Sail rig is a large but simple 139 square foot balanced lug on an 18' mast. Mast is stepped off center to allow you to walk upright down the slot top and out the front. Should be rigged in an instant with no one going on deck ever. All very low tech built with common materials but effective.

The prototype Blobster was built by Miles Bore in Australia. He had built several boats prior, including a Micro, and did a great job of it using very nice materials.

Outside and on its trailer for the first time, the likeness to Micro is clear. But you can see it was meant to be much easier to trailer and launch.

Then he used it for a while as a low power motor cruiser while he finished the sail rig. You can see how easy the boat was meant to use from the beach with its step through bow transom.

Then for the rig and off for a sail, shown here with ballast tanks full. Miles reports it sails with no vices so far. No, he hasn't capsized it yet.

Miles got this photo of the inside. The living platform you see is 7' long and 6' wide max and about 42" at its deepest from platform to slot top. With the slot top cabin and step through transom it is a pretty airy home. Maybe not the little cruiser that Micro is but clearly much easier to use in general and a good choice for a daysail when you have but a couple of hours at the lake.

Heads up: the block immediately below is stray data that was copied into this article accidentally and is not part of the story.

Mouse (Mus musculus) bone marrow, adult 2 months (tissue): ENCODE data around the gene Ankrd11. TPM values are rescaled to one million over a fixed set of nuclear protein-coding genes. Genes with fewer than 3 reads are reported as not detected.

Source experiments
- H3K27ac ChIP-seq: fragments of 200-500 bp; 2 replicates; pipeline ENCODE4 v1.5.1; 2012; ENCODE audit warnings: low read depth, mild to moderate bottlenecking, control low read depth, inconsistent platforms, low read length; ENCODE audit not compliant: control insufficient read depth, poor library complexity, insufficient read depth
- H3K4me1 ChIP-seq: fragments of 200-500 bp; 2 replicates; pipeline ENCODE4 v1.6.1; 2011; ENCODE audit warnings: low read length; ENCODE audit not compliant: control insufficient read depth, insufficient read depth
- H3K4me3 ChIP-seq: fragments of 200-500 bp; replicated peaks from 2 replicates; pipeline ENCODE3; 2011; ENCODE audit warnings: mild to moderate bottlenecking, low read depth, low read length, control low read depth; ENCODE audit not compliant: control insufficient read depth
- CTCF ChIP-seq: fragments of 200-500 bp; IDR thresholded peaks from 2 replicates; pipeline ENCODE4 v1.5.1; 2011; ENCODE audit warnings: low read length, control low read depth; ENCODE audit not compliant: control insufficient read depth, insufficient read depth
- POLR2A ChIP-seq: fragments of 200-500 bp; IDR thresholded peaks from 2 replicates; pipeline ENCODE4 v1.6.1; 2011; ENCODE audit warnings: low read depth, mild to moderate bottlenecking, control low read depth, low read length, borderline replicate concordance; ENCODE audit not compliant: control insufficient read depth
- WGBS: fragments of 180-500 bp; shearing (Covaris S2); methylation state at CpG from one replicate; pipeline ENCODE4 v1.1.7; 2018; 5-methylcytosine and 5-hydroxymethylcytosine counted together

Great job, Miles!

Blobster uses taped seam construction. Five sheets of 1/4" plywood, eleven sheets of 3/8" plywood and one sheet of 1/2" plywood.

Plans for Blobster are $45.


Prototype News

Some of you may know that in addition to the one buck catalog which now contains 20 "done" boats, I offer another catalog of 20 unbuilt prototypes. The buck catalog has on its last page a list and brief description of the boats currently in the Catalog of Prototypes. That catalog also contains some articles that I wrote for Messing About In Boats and Boatbuilder magazines. The Catalog of Prototypes costs $3. The both together amount to 50 pages for $4, an offer you may have seen in Woodenboat ads. Payment must be in US funds. The banks here won't accept anything else. (I've got a little stash of foreign currency that I can admire but not spend.) I'm way too small for credit cards.